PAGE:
There's no denying that health and safety precautions go a long way to reducing the number of work accidents suffered by employees all over the UK, however sometimes things get taken a little bit too far.
For example I read a news report a week or so ago about parents who had been told that their toddler, who was above average height for his age, was not allowed to play on the toys at his nursery group because since he was taller he would wear them out quicker. This little boy was branded a health and safety risk by overzealous nursery workers in my opinion.
This week I have read another story of overzealous health and safety precautions, which if they were practiced nationwide would have us all staying in our houses while we had necessities delivered to us by robot aids.
Four roads in Penkridge, Staffordshire are no longer receiving post from the Royal Mail because a loose paving stone caused a postman to sustain serious personal injuries.
Now, I hope that the employee is recovering and won't suffer any long-term effects due to this slip trip and fall incident, but stopping four roads from getting their mail because of one incident caused by one loose paving stone is a bit excessive in my eyes.
The residents, ironically, received two letters from the Royal Mail explaining that they would no longer be getting their post at their address. Strange that the Royal Mail staff should be allowed to re-enter this very dangerous area to put letters through doors – maybe the problem isn't as bad as the reaction seems to suggest.
One of the Royal Mail's letters apparently states, "Further to my letter dated 9th March notifying you of immediate suspension of your daily delivery following injuries sustained by our delivery officer whilst delivering to your property on Monday 5th March.
"The purpose of this letter, as promised, is to confirm that I have now fully investigated the circumstances surrounding the incident, and following a further Health and Safety assessment of the area and the condition of the access to your property, to inform you that unfortunately the suspension will remain in place until access has improved sufficiently for us to safely reinstate deliveries.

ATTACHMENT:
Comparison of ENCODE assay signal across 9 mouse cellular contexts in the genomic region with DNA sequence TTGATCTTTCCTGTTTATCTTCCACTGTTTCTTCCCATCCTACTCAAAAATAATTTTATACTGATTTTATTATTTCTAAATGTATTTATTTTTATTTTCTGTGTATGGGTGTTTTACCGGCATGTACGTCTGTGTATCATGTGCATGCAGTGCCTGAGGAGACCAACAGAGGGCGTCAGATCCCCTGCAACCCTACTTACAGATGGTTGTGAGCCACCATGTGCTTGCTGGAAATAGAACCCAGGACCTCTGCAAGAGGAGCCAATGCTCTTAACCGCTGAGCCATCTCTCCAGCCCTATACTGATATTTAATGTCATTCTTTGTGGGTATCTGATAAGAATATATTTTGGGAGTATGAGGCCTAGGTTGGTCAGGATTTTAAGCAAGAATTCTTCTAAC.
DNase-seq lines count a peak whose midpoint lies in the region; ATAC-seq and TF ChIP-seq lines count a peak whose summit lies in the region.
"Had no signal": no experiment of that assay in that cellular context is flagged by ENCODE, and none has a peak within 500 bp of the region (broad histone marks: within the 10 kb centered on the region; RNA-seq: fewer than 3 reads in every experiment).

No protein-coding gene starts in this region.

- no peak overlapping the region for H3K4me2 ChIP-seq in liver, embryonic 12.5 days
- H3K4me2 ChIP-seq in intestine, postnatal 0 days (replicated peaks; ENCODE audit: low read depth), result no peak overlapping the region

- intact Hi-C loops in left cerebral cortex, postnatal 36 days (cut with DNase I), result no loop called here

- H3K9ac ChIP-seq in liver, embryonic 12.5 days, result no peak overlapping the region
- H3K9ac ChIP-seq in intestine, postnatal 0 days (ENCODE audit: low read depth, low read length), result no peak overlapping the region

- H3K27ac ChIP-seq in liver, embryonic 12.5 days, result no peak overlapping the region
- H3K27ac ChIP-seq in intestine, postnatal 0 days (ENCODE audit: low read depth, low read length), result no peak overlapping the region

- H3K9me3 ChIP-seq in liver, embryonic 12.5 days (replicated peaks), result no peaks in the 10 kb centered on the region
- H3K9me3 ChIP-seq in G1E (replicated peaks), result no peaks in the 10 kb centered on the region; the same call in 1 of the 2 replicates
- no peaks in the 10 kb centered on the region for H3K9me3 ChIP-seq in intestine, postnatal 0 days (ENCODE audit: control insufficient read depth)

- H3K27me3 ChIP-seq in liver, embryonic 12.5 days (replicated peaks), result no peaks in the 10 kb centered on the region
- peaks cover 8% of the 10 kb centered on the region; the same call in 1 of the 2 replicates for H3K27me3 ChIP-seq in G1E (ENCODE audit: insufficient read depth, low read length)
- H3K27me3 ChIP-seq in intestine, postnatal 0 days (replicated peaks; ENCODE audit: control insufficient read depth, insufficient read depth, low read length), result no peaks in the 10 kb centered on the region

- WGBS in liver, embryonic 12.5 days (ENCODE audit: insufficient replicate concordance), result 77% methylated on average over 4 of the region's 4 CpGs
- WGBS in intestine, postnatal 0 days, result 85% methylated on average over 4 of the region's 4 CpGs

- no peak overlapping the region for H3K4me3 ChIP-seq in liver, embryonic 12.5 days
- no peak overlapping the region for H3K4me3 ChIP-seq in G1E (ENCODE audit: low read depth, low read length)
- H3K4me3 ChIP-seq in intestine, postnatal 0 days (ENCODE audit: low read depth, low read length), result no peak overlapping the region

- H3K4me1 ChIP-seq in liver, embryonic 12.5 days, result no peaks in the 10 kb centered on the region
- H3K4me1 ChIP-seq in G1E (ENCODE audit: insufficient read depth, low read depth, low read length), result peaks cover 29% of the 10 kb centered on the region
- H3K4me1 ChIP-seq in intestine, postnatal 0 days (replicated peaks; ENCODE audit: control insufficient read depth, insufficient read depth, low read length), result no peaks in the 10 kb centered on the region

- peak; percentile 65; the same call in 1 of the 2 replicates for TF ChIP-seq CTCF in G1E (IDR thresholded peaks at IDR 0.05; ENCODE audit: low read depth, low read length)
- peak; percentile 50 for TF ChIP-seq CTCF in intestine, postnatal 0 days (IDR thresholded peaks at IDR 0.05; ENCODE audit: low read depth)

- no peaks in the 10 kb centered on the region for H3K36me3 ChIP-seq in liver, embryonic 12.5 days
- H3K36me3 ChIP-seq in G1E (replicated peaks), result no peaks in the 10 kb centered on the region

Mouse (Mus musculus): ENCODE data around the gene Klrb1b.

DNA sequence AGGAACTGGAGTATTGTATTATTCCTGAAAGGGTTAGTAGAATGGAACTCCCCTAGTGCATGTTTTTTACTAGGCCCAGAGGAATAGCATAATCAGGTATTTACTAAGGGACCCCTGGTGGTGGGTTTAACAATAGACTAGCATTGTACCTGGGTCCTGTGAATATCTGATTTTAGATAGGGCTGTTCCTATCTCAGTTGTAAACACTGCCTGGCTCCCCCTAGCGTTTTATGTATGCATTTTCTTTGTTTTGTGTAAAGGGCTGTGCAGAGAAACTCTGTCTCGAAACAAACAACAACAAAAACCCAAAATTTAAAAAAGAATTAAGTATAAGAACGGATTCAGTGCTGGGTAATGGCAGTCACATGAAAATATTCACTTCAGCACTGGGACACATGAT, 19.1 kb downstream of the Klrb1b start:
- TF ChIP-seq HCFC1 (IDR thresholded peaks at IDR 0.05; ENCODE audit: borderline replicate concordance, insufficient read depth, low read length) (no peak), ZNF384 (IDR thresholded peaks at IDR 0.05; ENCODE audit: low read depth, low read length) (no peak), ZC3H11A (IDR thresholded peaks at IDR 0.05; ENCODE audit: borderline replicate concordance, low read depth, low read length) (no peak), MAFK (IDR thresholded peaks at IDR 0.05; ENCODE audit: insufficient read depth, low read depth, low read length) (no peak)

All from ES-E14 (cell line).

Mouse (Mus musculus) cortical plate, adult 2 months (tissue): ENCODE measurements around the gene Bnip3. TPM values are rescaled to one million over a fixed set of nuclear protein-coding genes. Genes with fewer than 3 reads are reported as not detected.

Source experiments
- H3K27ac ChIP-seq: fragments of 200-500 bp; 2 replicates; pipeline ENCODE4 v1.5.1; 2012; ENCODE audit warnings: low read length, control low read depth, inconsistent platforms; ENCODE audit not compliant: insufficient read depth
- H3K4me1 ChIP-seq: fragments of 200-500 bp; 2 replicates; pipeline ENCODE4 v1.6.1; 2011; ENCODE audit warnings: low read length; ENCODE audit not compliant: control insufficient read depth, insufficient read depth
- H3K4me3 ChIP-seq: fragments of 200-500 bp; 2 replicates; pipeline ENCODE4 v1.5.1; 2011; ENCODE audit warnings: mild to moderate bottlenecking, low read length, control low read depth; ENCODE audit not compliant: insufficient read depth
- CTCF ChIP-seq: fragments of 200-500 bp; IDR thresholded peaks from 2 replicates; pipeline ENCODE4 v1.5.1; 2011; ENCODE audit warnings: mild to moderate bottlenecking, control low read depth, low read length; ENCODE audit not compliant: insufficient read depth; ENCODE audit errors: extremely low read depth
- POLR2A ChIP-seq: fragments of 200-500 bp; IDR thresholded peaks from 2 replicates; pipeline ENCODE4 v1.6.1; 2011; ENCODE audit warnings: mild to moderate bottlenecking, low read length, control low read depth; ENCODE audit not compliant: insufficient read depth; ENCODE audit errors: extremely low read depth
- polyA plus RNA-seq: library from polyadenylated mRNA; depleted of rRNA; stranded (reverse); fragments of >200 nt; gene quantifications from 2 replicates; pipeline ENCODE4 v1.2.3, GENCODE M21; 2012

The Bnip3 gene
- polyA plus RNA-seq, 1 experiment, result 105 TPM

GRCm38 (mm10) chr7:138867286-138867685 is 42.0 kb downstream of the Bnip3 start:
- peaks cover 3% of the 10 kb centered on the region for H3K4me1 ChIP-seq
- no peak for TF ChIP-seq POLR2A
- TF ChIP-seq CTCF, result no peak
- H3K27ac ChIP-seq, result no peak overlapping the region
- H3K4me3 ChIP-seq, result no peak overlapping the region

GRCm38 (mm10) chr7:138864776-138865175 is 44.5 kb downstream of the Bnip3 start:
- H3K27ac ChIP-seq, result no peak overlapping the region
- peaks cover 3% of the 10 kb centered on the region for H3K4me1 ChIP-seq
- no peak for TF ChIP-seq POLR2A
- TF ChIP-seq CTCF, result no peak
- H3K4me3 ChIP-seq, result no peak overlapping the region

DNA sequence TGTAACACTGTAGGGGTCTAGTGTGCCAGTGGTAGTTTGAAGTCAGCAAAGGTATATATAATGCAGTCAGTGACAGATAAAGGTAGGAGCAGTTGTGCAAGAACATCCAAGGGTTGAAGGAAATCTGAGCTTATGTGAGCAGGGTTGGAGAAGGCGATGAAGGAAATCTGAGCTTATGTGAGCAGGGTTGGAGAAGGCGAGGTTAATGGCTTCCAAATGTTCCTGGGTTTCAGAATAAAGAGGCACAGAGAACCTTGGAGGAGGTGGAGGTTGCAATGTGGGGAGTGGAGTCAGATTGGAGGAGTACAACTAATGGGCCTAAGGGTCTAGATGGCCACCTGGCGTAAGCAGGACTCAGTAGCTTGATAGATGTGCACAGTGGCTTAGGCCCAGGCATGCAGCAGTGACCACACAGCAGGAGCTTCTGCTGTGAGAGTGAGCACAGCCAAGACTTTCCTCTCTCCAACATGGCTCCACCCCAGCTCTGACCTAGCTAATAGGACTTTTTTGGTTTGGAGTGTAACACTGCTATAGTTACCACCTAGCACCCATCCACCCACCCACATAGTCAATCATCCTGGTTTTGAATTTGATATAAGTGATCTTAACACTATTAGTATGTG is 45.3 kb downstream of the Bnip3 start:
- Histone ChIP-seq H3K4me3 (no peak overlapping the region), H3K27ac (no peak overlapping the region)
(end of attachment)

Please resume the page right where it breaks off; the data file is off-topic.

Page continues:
"I have no alternative but to continue with the suspension in order the safeguard the welfare of my staff."
As a result of this, all the people living in these hazardous roads have to travel seven miles to their nearest post depot to pick up their mail, and then another seven miles back to their homes.
A lady who lives down one of the problem streets says, "It's ridiculous for Royal Mail to say it's too dangerous to deliver to our houses.
"I have managed to walk down the street with three kids and a buggy without injuring myself. As long as you've got eyes you should be fine.
"Over the years a tree uprooted causing cracks to appear in some of the paving slabs but nothing which should cause a major problem.
"'I feel sorry for the elderly residents who now face a 14 mile round-trip to get their letters."
Hopefully the residents will contact their council and have the paving slabs repaired so that their post can resume.
It's understandable that the Royal Mail want to protect its staff, but employees should have simply been warned to take care walking along certain roads due to wonky paving, instead of being told of an overarching ban on delivering to front doors in a specific area.
Perhaps if all of the paving stones were a hazard along every one of the four roads, then the actions taken would have been equal to the risks posed to staff. As circumstances stand however, I think there has been an overreaction.
Published on 1970-01-01 22:51:00
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